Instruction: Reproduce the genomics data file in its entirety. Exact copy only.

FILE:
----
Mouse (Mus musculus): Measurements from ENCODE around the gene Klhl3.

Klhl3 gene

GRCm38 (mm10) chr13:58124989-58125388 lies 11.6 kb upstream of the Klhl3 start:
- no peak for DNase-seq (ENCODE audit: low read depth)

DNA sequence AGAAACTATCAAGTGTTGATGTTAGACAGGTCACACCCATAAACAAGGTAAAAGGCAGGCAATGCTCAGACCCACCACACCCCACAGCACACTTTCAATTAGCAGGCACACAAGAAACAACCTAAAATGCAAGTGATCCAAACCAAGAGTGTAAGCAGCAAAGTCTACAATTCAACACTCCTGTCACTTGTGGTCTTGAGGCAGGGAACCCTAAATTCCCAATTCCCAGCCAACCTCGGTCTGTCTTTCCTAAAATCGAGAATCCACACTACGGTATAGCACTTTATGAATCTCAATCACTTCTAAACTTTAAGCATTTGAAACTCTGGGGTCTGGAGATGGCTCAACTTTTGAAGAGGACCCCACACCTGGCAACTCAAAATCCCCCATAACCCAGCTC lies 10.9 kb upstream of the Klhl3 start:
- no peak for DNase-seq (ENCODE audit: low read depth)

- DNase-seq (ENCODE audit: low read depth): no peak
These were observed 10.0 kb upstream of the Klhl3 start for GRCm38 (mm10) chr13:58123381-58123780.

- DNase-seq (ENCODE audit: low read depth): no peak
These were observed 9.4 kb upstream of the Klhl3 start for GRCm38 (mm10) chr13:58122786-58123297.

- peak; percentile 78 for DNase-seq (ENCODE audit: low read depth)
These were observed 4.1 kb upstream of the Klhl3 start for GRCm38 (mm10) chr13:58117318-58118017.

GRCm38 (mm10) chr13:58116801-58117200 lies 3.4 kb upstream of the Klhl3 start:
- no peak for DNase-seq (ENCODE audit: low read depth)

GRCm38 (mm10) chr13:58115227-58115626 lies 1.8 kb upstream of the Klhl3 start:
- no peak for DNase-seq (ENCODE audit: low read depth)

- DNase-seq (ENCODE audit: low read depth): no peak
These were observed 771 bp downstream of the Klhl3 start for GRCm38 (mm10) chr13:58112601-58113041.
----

Mouse (Mus musculus): Measurements from ENCODE around the gene Klhl3.

Klhl3 gene

GRCm38 (mm10) chr13:58124989-58125388 lies 11.6 kb upstream of the Klhl3 start:
- no peak for DNase-seq (ENCODE audit: low read depth)

DNA sequence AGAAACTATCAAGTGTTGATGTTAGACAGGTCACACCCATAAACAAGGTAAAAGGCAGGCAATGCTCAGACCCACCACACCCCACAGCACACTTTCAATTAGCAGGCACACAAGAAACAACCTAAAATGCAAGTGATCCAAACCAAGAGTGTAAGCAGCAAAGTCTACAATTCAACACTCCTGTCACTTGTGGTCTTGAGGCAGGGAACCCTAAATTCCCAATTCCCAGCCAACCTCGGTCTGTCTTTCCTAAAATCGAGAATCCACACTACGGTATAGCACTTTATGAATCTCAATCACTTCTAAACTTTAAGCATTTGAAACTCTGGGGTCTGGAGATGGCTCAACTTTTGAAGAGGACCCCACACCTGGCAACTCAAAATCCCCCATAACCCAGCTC lies 10.9 kb upstream of the Klhl3 start:
- no peak for DNase-seq (ENCODE audit: low read depth)

- DNase-seq (ENCODE audit: low read depth): no peak
These were observed 10.0 kb upstream of the Klhl3 start for GRCm38 (mm10) chr13:58123381-58123780.

- DNase-seq (ENCODE audit: low read depth): no peak
These were observed 9.4 kb upstream of the Klhl3 start for GRCm38 (mm10) chr13:58122786-58123297.

- peak; percentile 78 for DNase-seq (ENCODE audit: low read depth)
These were observed 4.1 kb upstream of the Klhl3 start for GRCm38 (mm10) chr13:58117318-58118017.

GRCm38 (mm10) chr13:58116801-58117200 lies 3.4 kb upstream of the Klhl3 start:
- no peak for DNase-seq (ENCODE audit: low read depth)

GRCm38 (mm10) chr13:58115227-58115626 lies 1.8 kb upstream of the Klhl3 start:
- no peak for DNase-seq (ENCODE audit: low read depth)

- DNase-seq (ENCODE audit: low read depth): no peak
These were observed 771 bp downstream of the Klhl3 start for GRCm38 (mm10) chr13:58112601-58113041.